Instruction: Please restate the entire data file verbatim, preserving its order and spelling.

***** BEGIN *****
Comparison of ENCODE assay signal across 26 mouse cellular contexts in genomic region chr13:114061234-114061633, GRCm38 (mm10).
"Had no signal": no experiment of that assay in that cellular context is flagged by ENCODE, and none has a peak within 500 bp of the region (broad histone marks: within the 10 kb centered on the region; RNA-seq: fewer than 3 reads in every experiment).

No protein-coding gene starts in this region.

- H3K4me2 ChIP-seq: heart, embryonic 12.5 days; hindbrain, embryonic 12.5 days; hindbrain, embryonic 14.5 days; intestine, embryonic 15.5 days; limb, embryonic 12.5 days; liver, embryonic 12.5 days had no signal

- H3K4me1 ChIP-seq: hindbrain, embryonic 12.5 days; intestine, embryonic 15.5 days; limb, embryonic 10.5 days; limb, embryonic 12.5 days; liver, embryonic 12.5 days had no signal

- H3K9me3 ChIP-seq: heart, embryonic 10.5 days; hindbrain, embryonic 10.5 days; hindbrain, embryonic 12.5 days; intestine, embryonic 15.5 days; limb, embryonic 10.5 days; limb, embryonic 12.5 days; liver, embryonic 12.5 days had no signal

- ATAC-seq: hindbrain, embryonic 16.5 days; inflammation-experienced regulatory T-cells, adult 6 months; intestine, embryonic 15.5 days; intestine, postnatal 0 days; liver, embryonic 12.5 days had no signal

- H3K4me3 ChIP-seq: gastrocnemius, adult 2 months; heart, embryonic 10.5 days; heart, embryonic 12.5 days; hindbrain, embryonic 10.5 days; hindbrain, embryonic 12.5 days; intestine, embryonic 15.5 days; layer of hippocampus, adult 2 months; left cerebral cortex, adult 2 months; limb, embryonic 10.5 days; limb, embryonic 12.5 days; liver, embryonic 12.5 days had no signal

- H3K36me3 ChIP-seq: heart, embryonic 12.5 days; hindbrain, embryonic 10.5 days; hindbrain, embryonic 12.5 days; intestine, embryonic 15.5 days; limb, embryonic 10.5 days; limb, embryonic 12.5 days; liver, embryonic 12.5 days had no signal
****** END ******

Comparison of ENCODE assay signal across 26 mouse cellular contexts in genomic region chr13:114061234-114061633, GRCm38 (mm10).
"Had no signal": no experiment of that assay in that cellular context is flagged by ENCODE, and none has a peak within 500 bp of the region (broad histone marks: within the 10 kb centered on the region; RNA-seq: fewer than 3 reads in every experiment).

No protein-coding gene starts in this region.

- H3K4me2 ChIP-seq: heart, embryonic 12.5 days; hindbrain, embryonic 12.5 days; hindbrain, embryonic 14.5 days; intestine, embryonic 15.5 days; limb, embryonic 12.5 days; liver, embryonic 12.5 days had no signal

- H3K4me1 ChIP-seq: hindbrain, embryonic 12.5 days; intestine, embryonic 15.5 days; limb, embryonic 10.5 days; limb, embryonic 12.5 days; liver, embryonic 12.5 days had no signal

- H3K9me3 ChIP-seq: heart, embryonic 10.5 days; hindbrain, embryonic 10.5 days; hindbrain, embryonic 12.5 days; intestine, embryonic 15.5 days; limb, embryonic 10.5 days; limb, embryonic 12.5 days; liver, embryonic 12.5 days had no signal

- ATAC-seq: hindbrain, embryonic 16.5 days; inflammation-experienced regulatory T-cells, adult 6 months; intestine, embryonic 15.5 days; intestine, postnatal 0 days; liver, embryonic 12.5 days had no signal

- H3K4me3 ChIP-seq: gastrocnemius, adult 2 months; heart, embryonic 10.5 days; heart, embryonic 12.5 days; hindbrain, embryonic 10.5 days; hindbrain, embryonic 12.5 days; intestine, embryonic 15.5 days; layer of hippocampus, adult 2 months; left cerebral cortex, adult 2 months; limb, embryonic 10.5 days; limb, embryonic 12.5 days; liver, embryonic 12.5 days had no signal

- H3K36me3 ChIP-seq: heart, embryonic 12.5 days; hindbrain, embryonic 10.5 days; hindbrain, embryonic 12.5 days; intestine, embryonic 15.5 days; limb, embryonic 10.5 days; limb, embryonic 12.5 days; liver, embryonic 12.5 days had no signal